The Suquamish people with whom Seattle eventually settled with continued to take care of Seattle and recognized him as their leader until his death, bringing him food and water to his house.[4] Seattle died June 7, 1866, on the Port Madison Reservation, after suffering from a brief, yet severe, fever.[4][6][11] His funeral was conducted with both Catholic and Suquamish traditions, and he was buried on the Port Madison Reservation. Although he was mourned locally on the reservation and by his friend and sawmill owner George Meigs, no other pioneers of the city of Seattle attended his funeral, and no newspaper covered the event. However, years after his death, in 1890, some early Seattle historians and pioneers visited his gravesite, adding a stone marker to the grave.[4]

Chief Seattle's speech[edit]

The speech or "letter" attributed to Chief Seattle has been widely cited as a "powerful, bittersweet plea for respect of Native American rights and environmental values".[12] But this document, which has achieved widespread fame thanks to its promotion in the environmental movement, is of doubtful authenticity. Although Chief Seattle evidently gave a speech expressing such feelings in 1854 to Isaac Stevens, the Governor of Washington Territories at the time, it was not documented until nearly a quarter century later by Dr. Henry Smith. Smith who stated in the October 29, 1887, edition of the Seattle Sunday Star that his documentation of the speech was based on notes he took at the time. The speech was delivered in Seattle's native Lushotseed language, translated into Chinook jargon, and then into English.[13]


Closeup of Chief Seattle's tombstone in Suquamish, Washington
Chief Seattle's gravesite on the Port Madison Indian Reservation in Suquamish, Washington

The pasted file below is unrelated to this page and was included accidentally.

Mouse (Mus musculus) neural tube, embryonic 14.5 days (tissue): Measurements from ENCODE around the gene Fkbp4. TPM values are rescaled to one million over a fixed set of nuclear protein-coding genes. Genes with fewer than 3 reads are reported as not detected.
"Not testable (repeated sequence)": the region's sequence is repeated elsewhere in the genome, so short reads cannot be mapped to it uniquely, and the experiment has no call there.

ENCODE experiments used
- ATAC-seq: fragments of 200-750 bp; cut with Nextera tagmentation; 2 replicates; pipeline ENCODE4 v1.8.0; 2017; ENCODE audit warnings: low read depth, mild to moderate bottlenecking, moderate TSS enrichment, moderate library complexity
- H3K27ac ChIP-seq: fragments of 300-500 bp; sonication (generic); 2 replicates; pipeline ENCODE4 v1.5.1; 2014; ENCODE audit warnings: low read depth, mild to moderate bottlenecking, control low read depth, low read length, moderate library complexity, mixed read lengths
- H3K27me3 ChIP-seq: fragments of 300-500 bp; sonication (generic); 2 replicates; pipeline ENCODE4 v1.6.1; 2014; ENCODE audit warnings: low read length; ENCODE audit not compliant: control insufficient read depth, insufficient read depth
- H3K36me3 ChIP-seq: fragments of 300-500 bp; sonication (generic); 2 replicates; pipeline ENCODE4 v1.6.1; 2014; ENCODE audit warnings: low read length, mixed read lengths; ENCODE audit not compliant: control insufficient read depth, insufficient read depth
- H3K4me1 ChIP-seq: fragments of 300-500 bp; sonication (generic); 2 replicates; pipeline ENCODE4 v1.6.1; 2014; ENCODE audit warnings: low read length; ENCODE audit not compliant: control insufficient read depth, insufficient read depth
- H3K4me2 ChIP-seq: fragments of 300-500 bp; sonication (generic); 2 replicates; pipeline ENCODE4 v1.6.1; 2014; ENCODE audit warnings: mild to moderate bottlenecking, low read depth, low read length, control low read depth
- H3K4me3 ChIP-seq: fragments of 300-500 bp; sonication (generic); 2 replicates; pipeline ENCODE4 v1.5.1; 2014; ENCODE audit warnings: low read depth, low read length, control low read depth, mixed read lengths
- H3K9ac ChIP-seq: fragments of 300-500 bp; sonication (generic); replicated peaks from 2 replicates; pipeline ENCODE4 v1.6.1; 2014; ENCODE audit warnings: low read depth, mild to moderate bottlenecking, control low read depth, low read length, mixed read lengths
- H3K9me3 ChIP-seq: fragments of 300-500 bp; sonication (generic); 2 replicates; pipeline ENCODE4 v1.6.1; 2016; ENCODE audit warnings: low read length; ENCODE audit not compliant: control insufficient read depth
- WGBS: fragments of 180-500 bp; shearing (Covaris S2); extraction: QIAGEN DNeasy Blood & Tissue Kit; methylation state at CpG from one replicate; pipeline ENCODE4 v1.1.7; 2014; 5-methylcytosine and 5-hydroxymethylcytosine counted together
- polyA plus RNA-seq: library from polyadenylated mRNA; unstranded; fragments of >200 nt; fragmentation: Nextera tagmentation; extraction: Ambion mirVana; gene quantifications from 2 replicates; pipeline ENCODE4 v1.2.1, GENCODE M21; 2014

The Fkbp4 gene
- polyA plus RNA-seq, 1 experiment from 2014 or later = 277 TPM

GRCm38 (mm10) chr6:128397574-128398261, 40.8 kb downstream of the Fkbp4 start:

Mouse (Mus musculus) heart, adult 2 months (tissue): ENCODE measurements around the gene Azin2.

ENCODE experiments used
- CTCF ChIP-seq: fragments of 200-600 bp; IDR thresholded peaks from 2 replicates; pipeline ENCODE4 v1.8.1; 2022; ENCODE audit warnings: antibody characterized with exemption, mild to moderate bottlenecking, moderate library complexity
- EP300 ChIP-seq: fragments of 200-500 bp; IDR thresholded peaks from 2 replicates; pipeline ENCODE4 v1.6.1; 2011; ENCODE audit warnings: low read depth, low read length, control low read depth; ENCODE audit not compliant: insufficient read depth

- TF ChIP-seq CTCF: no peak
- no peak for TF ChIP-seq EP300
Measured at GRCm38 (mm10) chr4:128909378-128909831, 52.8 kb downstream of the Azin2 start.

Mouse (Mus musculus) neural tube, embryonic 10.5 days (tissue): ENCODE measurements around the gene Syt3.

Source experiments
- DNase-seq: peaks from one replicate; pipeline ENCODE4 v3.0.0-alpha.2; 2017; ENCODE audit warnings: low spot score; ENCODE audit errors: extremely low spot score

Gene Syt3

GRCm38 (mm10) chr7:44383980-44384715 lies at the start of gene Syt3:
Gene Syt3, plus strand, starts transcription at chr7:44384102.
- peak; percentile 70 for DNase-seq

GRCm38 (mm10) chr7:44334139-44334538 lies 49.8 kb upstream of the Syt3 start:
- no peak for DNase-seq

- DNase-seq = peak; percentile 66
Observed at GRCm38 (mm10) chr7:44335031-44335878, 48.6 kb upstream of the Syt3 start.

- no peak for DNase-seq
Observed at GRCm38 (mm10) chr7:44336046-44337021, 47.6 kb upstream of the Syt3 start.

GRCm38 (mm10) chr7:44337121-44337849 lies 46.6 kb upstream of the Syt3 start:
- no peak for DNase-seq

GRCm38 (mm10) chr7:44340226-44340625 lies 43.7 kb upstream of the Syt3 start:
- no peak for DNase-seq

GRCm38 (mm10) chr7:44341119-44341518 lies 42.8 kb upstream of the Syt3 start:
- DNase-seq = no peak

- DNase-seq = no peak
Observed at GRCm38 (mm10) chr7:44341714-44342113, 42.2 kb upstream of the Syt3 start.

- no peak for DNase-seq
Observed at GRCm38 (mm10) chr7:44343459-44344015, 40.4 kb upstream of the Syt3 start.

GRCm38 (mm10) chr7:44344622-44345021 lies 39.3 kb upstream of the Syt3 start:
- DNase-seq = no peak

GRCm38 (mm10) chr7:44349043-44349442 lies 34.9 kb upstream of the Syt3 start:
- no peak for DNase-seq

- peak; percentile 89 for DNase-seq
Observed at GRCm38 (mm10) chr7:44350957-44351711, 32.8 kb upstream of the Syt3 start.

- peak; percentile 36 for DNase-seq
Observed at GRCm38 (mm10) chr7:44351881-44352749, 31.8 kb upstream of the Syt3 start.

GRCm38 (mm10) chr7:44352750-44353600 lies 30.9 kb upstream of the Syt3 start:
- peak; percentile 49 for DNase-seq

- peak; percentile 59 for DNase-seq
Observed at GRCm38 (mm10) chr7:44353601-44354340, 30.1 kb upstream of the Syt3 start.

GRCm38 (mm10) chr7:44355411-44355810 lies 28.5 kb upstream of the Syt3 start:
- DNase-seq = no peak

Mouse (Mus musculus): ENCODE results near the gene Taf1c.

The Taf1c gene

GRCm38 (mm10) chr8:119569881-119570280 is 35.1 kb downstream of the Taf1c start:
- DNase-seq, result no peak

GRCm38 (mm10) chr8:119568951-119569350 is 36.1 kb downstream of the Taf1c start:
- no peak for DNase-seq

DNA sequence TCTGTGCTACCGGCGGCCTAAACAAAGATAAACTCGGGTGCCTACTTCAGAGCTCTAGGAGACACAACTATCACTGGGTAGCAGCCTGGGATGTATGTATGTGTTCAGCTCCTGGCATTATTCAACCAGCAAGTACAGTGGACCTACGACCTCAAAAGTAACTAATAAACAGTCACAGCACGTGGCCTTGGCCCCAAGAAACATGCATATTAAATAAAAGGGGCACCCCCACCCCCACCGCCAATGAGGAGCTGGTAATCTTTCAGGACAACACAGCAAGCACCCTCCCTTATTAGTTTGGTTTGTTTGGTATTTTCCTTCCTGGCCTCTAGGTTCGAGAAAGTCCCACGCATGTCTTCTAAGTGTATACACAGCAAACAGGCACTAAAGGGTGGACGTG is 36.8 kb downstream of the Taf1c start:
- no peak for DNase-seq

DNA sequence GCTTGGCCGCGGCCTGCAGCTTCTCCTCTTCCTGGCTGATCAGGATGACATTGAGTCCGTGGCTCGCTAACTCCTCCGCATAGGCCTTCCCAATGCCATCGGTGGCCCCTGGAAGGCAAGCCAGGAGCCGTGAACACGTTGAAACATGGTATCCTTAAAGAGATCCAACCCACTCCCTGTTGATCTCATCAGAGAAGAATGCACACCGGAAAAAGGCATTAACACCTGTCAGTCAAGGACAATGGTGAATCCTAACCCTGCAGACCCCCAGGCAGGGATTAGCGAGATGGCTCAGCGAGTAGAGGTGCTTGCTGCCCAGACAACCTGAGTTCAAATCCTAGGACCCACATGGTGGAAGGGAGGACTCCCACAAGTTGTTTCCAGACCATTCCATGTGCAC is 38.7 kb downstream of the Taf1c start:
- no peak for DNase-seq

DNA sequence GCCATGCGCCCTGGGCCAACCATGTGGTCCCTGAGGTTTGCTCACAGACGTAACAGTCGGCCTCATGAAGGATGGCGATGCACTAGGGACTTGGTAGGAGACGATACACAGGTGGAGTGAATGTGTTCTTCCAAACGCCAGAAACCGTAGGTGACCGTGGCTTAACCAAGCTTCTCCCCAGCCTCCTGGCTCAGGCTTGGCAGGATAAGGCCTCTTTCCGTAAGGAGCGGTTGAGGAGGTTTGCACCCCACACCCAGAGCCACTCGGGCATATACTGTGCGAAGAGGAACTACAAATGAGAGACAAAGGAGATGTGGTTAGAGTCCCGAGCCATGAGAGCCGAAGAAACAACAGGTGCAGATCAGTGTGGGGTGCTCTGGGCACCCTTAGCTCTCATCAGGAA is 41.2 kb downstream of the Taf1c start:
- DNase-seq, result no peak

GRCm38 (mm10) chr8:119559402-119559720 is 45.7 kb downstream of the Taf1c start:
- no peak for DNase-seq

As Seattle was a highly famous to both early pioneers and modern residents, as well as a constant figure in the mythos of Seattle's founding, Chief Seattle's legacy has been preserved in many ways. Seattle's grave site, at the Suquamish Tribal Cemetery,[14] has been turned into a monument to him and his life. In 1890, a group of Seattle pioneers led by Arthur Denny set up the monument over his grave, with the inscription "SEATTLE Chief of the Suqampsh and Allied Tribes, Died June 7, 1866. The Firm Friend of the Whites, and for Him the City of Seattle was Named by Its Founders." On the reverse is the inscription "Baptismal name, Noah Sealth, Age probably 80 years."[8] The site was restored and a native sculpture added in 1976 and again in 2011.[citation needed]

Several of Seattle's descendants also gained fame in their own right. Kikisoblu, also known as Angeline, was his most famous child and well-known to the denizens of early Seattle, where she lived until her death in 1896. His son Jim became the leader of the Suquamish for a time, but was unpopular and was replaced in favor of a prominent leader of the Catholic Suquamish community, Jacob Wahalchu.[4] A Duwamish grandniece of his, Rebecca Lena Graham, is also notable for her successful inheritance claim following the Graham v. Matthias, 63 F. 523 (1894) case.[citation needed]